In the distance I see the road where the 5 gallon jogs sit out in the open. Still can’t believe this is here. That people take the time to replenish the bottles. I sit there at the side of the road and drink some more, eat the second half of my breakfast granola. Sit and watch trucks with hunters drive by. Most of them wave. One stops after passing by. He reverses back to the cache, rolls down the window. I approach his truck and am greeted by a smile. ‘You hiking the trail? It’s hunting season. Got any orange?’ I say no, not yet. But I will. Until then ‘I have a pink dress…’ He reaches into the back cab of the truck and passes a bright orange cammo hunting baseball cap, brand new. ‘Wear this. It’s deer hunting season for the next month. Wear it, okay?’ Okay, I say. And, thanks.

 

 

 

 

I put on my new florescent cap and laugh as what I must look like with the pink dress and orange cap. At least I’m visible now. I begin the climb from this road, up up up. The air cools a little bit. Relatively cools, that is. I climb some more. I am so hungry. I enter another grove of Piñion and gather nuts from the sides of the trail. Where people have likely not walked. I eat them one by one, crunch their soft enough shells in my teeth, using my tongue to work the juicy delicious nut out of the sheath, then spit the shells out and chew the fatty meat. They are so good. I eat the last crumbs of the tortilla chips from Kennedy Meadows.

 

Finally, I reach the top of the climb to Paiute Mountain Road. I’m almost there and lost in my thoughts and a bit startled when a woman in a bright pink shirt says ‘are you SOBO?’ I look up and see a big smile across her face. Behind my new friend Cherokee is a very tall man with an equally welcoming smile, JD. They are from Tehachapi and have been out hiking. Cherokee grins and says ‘want some trail magic?’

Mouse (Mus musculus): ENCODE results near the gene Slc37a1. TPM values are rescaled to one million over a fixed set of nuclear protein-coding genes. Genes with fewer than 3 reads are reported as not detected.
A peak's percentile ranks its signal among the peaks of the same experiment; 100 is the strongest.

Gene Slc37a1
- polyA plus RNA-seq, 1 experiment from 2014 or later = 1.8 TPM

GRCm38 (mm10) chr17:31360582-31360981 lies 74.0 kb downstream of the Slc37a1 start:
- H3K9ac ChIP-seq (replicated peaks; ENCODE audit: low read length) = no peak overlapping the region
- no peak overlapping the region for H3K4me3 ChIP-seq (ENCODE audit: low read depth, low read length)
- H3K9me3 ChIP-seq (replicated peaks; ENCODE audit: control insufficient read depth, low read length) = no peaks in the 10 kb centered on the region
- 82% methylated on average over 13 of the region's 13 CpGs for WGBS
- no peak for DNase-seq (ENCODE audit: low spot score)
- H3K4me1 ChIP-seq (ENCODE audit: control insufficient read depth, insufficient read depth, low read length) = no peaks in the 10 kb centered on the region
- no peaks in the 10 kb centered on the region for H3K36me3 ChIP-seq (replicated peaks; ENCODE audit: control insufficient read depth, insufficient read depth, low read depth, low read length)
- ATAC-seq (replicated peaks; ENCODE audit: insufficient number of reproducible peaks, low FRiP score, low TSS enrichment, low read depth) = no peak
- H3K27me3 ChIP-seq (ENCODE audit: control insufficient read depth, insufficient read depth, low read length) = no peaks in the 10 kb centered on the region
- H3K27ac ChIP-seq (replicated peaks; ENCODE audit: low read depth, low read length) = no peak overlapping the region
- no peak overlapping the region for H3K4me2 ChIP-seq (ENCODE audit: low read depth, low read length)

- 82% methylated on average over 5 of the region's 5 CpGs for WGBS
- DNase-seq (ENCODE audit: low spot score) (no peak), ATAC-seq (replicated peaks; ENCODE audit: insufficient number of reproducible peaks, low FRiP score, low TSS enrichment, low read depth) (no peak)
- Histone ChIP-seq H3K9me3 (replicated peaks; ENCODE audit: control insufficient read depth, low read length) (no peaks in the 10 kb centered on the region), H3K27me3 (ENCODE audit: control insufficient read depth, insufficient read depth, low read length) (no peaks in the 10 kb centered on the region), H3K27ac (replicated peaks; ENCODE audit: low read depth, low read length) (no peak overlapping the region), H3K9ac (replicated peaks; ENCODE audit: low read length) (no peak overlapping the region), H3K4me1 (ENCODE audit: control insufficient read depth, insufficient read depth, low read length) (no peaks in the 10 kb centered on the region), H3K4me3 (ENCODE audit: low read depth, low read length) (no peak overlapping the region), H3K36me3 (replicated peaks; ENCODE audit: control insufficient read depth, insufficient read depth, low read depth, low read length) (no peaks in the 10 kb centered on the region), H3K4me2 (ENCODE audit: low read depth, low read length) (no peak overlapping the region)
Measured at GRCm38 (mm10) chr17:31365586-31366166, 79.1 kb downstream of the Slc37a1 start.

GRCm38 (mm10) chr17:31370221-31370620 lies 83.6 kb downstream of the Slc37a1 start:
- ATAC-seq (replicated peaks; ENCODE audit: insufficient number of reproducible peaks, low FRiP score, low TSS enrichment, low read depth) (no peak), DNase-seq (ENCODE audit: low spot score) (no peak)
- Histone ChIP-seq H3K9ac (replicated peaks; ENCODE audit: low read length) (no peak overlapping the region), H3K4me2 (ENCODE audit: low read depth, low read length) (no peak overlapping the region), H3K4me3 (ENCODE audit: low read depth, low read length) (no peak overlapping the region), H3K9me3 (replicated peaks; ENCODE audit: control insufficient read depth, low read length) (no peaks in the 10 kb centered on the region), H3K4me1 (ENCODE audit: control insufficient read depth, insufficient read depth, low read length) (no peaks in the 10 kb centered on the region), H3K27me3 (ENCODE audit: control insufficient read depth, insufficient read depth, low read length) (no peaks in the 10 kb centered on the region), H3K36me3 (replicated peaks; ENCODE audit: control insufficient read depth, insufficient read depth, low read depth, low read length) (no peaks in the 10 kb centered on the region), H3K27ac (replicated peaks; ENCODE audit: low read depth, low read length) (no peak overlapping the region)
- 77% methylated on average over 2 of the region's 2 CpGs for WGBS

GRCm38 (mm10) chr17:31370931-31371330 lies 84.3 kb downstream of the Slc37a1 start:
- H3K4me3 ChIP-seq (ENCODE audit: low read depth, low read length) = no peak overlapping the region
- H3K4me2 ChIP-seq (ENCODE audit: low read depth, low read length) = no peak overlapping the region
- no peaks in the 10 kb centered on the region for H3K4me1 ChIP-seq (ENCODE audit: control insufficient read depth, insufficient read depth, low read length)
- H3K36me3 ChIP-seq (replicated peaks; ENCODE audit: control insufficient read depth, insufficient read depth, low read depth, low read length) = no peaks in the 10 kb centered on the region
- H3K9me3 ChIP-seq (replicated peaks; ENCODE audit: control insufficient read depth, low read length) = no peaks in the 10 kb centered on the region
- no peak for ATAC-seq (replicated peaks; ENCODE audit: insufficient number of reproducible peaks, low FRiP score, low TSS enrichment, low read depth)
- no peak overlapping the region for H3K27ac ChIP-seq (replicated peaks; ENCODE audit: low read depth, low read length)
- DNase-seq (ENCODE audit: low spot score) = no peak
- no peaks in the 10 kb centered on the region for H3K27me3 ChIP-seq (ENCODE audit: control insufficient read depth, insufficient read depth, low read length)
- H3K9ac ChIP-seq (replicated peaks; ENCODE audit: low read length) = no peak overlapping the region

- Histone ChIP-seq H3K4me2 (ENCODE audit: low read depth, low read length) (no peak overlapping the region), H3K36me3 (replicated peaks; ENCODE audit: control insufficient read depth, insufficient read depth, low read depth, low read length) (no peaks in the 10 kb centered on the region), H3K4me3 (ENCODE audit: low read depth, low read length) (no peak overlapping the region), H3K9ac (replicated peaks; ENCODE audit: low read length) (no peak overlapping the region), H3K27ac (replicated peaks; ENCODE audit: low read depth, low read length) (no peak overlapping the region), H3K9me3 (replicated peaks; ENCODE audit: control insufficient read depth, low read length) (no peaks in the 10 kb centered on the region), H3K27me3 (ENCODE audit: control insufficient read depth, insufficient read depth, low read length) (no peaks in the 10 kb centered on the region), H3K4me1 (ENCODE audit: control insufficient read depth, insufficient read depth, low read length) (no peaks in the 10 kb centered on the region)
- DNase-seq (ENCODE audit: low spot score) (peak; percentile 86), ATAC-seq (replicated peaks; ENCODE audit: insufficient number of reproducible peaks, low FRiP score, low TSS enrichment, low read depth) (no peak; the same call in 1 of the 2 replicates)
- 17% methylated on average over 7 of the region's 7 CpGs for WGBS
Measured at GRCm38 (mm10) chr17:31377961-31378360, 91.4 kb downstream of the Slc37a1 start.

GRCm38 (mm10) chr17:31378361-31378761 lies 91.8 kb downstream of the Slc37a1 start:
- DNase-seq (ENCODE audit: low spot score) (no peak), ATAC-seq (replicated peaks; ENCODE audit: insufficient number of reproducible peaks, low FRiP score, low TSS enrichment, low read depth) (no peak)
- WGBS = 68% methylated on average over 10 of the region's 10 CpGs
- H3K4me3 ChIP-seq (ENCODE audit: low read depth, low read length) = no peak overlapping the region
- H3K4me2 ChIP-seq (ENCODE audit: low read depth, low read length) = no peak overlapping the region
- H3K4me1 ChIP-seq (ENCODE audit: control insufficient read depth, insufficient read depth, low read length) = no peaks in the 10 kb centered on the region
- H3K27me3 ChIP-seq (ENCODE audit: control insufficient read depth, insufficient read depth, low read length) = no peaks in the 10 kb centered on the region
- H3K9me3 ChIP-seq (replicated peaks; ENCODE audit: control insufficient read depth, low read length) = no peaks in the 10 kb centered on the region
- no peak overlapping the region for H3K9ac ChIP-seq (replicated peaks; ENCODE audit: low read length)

Do I want trail magic….

 

I walk with them to the jeep parked on the side of the road. They have two coolers filled with sodas, beers, apples…REAL apples from the orchard near their home. I crunch into the sweetest apple I’ve ever had. I drink the best beer I’ve ever had (a coors light, which Cherokee reminds me is a pretty crappy beer, to which I say ‘ok the best trail magic beer I’ve ever had’), some chips, some chocolate. They offer to take my trash. They give me water. Sheepishly I mention after chatting with them awhile I am a little bit short on food ‘take all you want’ is their response. Cherokee offers me her 3 KIND bars left over from their day hike. It’s the first KIND bar I’ve been able to eat since eating way too many of the on the Appalachian Trail thru-hike I did back in 2015. It’s delicious.

 

 

Cherokee and JD, my new friends: Trail Angels, Hikers and wonderful human beings. Oh, and my new hat.

 

They are so wonderful and kind and generous. They are passionate about the trail and have even hiked about 750 miles of it themselves, piecing together sections and day hikes and spreading trail magic all over the place along the way. They said they hoped to meet a SOBO hiker that day ‘you SOBO’s don’t get much magic out here. We were about to leave and then saw you…’ They are genuinely stoked to help a hiker. I’m so grateful I almost cry. Actually, I do cry as I walk away. It’s just too much sometimes, the human kindness you can receive when you don’t expect it. Such fine human beings, my new friends from Tehachapi. I hope I make it to their town to buy them some beers.

 

I speed hike into the massive burn area that was once pine forest. I remind myself again to know clearly how important it is to clear a patch from forest duff below my cookstove. That a small spark in this dry parched forest can lead to disaster. Still, it’s beautiful, and re-growth is everywhere by way of plants, seedling trees, grasses and shrubs. Darkness comes in phases like dimmer settings on lights in a house. It’s as if someone is setting a nice mood for a dinner party. I spot two massive boulders just after the burn area ends. It’s not windy yet but I know it can howl at any time. The rocks will block the blow if I’m lucky enough to pick the sheltered side. It’s flat enough and I clear a patch of long jeffrey pine needles to set up the tent. The sweet smell of butterscotch pudding from the trees wafts all around. I am so happy. I am home. The waning moon rises high in the eastern sky as the soft pink of the western sky dims.

 

Goodnight.